If past is prelude, incremental successes may again be possible, along with big explosions. Small gains will not lead to breakthroughs unless there is a shift in the strategic culture of Pakistan’s military leaders. Distrust of Indian intentions is embedded in their DNA, and as the conventional military imbalance shifts increasingly in India’s favor, Pakistan’s military establishment grows more concerned about dictation from across the border — hence Rawalpindi’s increased reliance on nuclear weapons and it’s unwillingness to turn against the LeT. Even so, modest nuclear risk-reduction measures are possible, as long as these arrangements do not impinge on Rawalpindi’s perceived insurance policies. But if the Army leadership remains convinced that India constitutes a mortal threat, the normalization process will not proceed very fast or very far, to Pakistan’s continuing misfortune.

How, then, to proceed in such inauspicious circumstances? A breakthrough, if one is remotely possible, is likely to come from the Punjab, as Prime Minister Vajpayee intuited. India’s economy, shackled by Nehruvian dogma, was on the ropes when Finance Minister Manmohan Singh and Prime Minister Narasimha Rao opened up the country to market principles in 1991. National entrepreneurship flourished, and the world is now beating a path to India’s door. Pakistan is currently facing dire economic straits, which are compounded by the lack of trade with India, its most natural and largest market. Pakistan’s military has a very large stake in the national economy. If trade is wisely configured and could be greatly expanded across the Punjab divide, substantial benefits could accrue in both countries.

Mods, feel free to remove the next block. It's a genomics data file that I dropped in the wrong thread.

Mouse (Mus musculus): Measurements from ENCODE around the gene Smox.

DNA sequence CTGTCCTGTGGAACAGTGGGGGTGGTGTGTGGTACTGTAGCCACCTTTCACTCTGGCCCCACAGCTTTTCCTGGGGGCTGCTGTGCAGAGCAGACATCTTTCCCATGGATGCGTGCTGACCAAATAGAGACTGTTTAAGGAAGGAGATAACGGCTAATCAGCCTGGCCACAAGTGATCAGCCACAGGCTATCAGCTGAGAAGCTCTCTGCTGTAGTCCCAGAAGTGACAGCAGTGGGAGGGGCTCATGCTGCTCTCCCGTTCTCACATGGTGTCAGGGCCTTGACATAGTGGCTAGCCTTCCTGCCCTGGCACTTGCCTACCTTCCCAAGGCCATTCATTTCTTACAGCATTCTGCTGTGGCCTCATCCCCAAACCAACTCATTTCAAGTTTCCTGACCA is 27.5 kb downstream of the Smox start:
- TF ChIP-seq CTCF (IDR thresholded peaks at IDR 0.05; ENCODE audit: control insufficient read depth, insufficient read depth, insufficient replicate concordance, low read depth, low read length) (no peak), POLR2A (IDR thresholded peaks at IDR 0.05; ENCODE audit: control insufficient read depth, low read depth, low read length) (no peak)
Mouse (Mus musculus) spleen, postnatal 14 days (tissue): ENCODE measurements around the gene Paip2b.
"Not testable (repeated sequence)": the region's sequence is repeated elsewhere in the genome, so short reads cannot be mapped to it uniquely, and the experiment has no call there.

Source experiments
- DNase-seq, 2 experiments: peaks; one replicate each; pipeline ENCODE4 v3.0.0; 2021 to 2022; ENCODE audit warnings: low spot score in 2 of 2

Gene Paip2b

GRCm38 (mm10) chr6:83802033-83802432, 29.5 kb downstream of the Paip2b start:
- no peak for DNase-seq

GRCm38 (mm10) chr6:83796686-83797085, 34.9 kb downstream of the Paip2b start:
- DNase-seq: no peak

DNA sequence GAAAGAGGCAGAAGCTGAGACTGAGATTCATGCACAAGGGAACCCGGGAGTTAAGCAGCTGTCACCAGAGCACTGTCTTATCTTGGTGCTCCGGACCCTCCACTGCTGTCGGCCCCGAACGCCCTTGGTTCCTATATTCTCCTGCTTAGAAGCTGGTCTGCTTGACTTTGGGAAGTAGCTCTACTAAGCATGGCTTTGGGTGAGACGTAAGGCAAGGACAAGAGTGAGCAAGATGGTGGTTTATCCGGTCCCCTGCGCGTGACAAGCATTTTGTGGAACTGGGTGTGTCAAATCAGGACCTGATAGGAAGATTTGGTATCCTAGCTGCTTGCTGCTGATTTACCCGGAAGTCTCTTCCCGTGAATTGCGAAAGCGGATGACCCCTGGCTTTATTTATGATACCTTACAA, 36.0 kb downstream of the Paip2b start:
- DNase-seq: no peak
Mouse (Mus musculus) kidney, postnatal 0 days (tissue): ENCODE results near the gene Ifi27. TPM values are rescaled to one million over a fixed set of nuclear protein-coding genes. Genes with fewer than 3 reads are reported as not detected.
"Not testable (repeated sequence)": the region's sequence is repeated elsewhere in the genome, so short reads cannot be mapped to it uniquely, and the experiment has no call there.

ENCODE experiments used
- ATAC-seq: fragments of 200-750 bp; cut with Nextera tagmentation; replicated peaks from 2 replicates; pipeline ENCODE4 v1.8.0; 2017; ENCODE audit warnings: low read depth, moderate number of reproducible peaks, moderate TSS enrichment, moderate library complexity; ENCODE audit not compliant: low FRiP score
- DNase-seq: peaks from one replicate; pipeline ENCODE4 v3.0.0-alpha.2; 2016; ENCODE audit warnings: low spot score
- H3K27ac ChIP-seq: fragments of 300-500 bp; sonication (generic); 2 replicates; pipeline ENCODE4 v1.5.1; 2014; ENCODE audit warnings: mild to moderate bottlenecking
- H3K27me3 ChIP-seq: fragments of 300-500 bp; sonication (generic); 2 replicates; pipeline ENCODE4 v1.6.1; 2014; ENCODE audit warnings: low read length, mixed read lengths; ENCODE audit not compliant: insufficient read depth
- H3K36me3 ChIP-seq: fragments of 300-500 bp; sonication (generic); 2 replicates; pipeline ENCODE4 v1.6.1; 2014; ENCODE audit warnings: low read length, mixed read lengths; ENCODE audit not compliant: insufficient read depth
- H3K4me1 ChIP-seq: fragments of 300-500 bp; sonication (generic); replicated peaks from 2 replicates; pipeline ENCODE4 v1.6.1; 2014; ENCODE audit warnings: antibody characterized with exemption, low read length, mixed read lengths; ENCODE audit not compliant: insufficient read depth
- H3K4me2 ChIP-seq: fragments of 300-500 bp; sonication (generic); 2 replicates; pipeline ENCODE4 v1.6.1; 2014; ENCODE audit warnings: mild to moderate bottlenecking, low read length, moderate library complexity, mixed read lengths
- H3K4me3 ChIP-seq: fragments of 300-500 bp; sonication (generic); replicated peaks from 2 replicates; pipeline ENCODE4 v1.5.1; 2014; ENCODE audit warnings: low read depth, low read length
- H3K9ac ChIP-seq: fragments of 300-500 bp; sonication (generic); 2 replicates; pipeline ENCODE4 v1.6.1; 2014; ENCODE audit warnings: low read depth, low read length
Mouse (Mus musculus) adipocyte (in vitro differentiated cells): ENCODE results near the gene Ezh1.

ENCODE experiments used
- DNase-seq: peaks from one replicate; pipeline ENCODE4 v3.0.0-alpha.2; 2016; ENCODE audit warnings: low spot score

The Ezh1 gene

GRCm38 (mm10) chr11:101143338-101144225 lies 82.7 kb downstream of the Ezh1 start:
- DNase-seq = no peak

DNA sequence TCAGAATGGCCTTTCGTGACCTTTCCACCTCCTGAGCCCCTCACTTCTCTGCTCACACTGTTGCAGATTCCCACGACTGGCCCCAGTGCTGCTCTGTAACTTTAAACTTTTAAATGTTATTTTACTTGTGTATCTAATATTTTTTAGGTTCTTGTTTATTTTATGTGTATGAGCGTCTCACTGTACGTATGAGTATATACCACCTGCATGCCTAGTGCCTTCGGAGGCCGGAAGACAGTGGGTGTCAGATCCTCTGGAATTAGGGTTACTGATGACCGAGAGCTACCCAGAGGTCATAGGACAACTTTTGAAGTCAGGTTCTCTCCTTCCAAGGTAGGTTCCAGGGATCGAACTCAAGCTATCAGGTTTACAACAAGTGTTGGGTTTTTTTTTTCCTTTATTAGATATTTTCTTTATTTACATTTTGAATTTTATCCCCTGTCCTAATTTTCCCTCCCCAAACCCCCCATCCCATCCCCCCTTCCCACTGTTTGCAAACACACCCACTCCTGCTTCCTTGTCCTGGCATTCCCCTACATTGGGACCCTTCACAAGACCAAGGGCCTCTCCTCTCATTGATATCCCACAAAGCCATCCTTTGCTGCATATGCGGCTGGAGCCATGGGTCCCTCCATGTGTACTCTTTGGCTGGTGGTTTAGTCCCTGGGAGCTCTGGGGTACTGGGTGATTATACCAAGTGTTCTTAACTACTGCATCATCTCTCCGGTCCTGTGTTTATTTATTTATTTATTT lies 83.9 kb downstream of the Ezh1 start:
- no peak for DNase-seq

Prior efforts to expand Indo-Pak trade have failed. Figuring out why is crucial to avoid repeated failure. Perhaps prospects for success might improve if the initiative came from Chief Ministers in the Punjab, rather than from New Delhi and Islamabad. (The same notion applies to increased trade between Sindh and Gujurat.) The appointment of highly successful and respected entrepreneurs by Chief Ministers to map out a plan for vastly increased trade that can generate economic gains and job growth is likely to have a far greater chance of success than if such matters were left in the hands of timid politicians and civil servants.

Incremental successes by means of nuclear risk-reduction measures remain valuable in their own right and symbolic of responsible nuclear stewardship. While important, these measures are not game changers. Vastly improved trade between India and Pakistan, beginning across the Punjab divide, can be a game changer.


  1. ben (History)

    Trade will happen only when the traders can show to the paki army that there are huge profits for the army to be made. After all the only reason for the paki army to continue to project india as a mortal threat is other wise there is no need of them. They will become irrelevant. so traders from both sides of the divide should convince the army that they will continue to receive large money bags..

  2. Magoo (History)